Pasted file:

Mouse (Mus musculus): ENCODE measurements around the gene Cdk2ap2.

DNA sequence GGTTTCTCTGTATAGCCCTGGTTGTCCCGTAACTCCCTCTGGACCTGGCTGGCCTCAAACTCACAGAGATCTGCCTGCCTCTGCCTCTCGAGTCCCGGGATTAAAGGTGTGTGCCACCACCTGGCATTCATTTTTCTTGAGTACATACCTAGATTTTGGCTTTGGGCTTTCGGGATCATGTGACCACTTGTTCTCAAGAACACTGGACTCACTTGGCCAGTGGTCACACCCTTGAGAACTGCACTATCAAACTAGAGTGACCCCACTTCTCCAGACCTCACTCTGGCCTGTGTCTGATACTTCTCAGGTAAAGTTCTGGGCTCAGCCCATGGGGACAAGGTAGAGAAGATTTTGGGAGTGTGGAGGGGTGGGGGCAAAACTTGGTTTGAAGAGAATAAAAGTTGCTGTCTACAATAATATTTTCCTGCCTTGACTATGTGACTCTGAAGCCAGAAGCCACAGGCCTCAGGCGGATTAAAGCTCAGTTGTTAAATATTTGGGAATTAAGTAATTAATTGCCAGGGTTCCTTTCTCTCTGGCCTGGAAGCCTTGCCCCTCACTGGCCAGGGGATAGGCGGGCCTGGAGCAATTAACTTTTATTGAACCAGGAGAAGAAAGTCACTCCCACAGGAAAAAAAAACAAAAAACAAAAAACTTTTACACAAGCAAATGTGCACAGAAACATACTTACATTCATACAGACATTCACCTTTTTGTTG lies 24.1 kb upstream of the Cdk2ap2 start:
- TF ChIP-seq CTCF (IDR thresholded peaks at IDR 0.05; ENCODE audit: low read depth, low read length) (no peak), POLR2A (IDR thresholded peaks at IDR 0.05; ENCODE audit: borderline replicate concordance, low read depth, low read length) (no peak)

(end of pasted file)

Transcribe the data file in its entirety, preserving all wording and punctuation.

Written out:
Mouse (Mus musculus): ENCODE measurements around the gene Cdk2ap2.

DNA sequence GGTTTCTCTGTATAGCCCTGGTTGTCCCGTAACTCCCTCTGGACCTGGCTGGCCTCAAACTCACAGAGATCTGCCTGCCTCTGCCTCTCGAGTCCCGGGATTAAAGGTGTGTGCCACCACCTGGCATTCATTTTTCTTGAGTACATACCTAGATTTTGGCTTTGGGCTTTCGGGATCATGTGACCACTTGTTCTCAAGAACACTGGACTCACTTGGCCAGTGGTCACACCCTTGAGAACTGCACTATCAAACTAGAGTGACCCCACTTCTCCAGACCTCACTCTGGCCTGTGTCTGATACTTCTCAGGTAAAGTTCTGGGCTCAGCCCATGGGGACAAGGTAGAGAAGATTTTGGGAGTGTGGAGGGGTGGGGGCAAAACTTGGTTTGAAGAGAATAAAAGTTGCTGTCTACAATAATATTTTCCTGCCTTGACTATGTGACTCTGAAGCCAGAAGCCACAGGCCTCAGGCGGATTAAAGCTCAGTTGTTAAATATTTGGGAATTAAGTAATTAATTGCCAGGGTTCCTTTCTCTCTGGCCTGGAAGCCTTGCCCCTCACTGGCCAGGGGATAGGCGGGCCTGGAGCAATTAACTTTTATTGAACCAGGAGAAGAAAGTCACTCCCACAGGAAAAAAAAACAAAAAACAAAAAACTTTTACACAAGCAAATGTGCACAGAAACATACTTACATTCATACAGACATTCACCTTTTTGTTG lies 24.1 kb upstream of the Cdk2ap2 start:
- TF ChIP-seq CTCF (IDR thresholded peaks at IDR 0.05; ENCODE audit: low read depth, low read length) (no peak), POLR2A (IDR thresholded peaks at IDR 0.05; ENCODE audit: borderline replicate concordance, low read depth, low read length) (no peak)